Ancient Greenhouse Warming Informs Potential Future Climate Change Scenarios – Eurasia Review
56 million years ago a period of abrupt global warming known as the Paleocene-Eocene Thermal Maximum (PETM), was caused by a massive release of greenhouse gases, likely triggered by volcanic activity. A new study now confirms that just prior to the PETM there was an additional shorter rise in atmospheric CO2, with total carbon emissions similar to modern-day levels. This drove a brief, smaller episode of warming and ocean acidification. Together these two events provide unique insights into how Earth’s current climate could respond if the rate of carbon emissions continue to climb.
Evidence of environmental change at the PETM is recorded in marine sediments that contain the ancient remains of foraminifera, a group of microscopic organisms that are preserved as fossils. Scientists can measure the chemical composition of foraminifera shells to reveal the temperature and pH of the oceans millions of years in the past.
“The PETM is an important geologic climate event because it is one of best comparisons to current climate change and can help inform us how the Earth System will respond to current and future warming,” said Dr Tali Babila, Postdoctoral Research Associate currently at the University of Southampton, who is lead author on the study.
Despite decades of research, the sequence of environmental changes leading up to the PETM has been an enigma because in nearly every marine record the beginning of the event was nearly erased by the ocean acidification that occurred, until now.
A collective team of international geoscientists, led by the University of Southampton and University of California Santa Cruz including Utah State University, KU Leuven, Penn State and U.S. Geological Survey overcame the lack of fossils from the time, by drilling sediment cores along the eastern United States now part of the Atlantic Coastal Plain. At the time of the PETM, this region was a shallow continental shelf, which offered higher sedimentation rates due to its proximity to land and a measure of protection from ocean acidification that preserved some of the missing sediment record.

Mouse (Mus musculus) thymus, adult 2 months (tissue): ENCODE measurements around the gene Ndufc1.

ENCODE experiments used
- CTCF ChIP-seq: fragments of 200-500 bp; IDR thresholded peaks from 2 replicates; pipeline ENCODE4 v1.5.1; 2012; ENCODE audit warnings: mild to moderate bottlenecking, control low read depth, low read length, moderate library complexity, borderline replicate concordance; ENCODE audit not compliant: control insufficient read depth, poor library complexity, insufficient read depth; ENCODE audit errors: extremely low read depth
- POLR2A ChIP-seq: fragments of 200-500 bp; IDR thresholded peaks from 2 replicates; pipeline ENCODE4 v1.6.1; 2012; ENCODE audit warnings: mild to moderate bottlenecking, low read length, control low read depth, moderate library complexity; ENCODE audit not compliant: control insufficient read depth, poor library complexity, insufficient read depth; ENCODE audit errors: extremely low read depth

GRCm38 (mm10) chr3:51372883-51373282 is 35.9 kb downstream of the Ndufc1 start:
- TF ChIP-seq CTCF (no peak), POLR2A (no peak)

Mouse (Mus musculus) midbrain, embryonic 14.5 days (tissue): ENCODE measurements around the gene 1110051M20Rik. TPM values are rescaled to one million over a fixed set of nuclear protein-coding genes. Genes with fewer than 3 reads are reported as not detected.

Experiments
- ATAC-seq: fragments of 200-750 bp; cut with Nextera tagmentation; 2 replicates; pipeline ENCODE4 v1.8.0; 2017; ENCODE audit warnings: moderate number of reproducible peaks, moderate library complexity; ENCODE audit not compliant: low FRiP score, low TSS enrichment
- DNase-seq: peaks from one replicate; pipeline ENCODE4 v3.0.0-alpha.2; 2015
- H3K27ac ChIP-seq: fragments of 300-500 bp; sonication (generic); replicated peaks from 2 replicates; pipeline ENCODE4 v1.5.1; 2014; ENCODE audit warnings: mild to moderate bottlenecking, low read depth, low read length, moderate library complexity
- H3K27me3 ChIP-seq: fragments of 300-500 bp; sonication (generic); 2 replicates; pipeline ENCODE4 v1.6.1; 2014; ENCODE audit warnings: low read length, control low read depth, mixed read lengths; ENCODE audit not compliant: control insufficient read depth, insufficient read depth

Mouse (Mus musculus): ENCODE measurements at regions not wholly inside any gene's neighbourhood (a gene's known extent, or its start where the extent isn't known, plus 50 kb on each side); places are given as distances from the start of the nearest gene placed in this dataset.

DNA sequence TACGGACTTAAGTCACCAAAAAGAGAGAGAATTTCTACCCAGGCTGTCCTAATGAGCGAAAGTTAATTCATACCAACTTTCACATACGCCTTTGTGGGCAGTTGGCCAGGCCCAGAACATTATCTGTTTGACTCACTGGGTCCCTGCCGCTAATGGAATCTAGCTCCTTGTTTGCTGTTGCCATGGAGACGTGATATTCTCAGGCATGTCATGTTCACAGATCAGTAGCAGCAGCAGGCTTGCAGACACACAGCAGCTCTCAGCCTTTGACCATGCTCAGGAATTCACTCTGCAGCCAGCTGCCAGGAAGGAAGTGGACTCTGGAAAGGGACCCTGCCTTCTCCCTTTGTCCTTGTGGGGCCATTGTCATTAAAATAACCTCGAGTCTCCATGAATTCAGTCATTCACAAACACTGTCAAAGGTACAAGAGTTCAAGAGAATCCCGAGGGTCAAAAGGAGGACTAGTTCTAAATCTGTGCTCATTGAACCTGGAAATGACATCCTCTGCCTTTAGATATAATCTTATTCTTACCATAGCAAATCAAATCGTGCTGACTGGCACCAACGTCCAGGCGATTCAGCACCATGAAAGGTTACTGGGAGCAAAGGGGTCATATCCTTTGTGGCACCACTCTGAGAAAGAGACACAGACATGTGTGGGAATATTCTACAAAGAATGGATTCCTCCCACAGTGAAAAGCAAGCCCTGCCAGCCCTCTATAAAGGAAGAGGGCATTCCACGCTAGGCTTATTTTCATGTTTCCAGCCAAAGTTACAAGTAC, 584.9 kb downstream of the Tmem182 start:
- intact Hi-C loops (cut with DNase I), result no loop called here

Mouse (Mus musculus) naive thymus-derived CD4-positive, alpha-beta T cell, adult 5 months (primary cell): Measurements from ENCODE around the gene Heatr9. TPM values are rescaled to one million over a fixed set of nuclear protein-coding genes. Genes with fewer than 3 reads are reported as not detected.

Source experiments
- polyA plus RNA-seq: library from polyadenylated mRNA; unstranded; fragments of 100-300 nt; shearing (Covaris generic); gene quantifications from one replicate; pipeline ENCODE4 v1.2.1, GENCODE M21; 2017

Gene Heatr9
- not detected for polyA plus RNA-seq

The team then used a revolutionary laser sampling technique they developed on fossilised plankton shells in the sediment samples. They used a laser beam the width of a human hair to sample the microscopic plankton and send the vaporized particles to a mass spectrometer. The scientists could then analyse the boron chemistry of the shell to estimate the acidity, and hence carbon content, of the oceans at the time.
The results, published in the journal Science Advances, found evidence for a substantial increase in carbon emissions, on the order of what we see released by human activities today, just before the PETM began. “This had previously been suggested as a possible trigger for the large scale global warming that followed but scientists lacked a direct measure of carbon dioxide until this study,” explained Dr Babila.
“Usually, this type of analysis would require thousands of fossils which would not have been possible because of the scarcity of samples. Our novel application of the laser sampling technique is a major geoscience advancement bringing new and incredible detail never before seen in Earth’s past,” she added.
What is revealed allows the scientists to draw closer parallels with anthropogenic climate change. The short-lived precursor event appears more similar to what might occur if the current rate of carbon emissions were to be rapidly curbed, while the larger carbon release of the PETM more closely parallels the likely environmental consequences of a continued pathway of rising atmospheric carbon dioxide emissions.
Dr Babila concluded, “Whilst natural geological processes such as rock weathering and carbon burial eventually meant Earth eventually recovered from the PETM, it took hundreds of thousands of years. So this is further proof that urgent action is needed today to rapidly cut the amount of carbon being release into the atmosphere to avoid long-lasting effects.”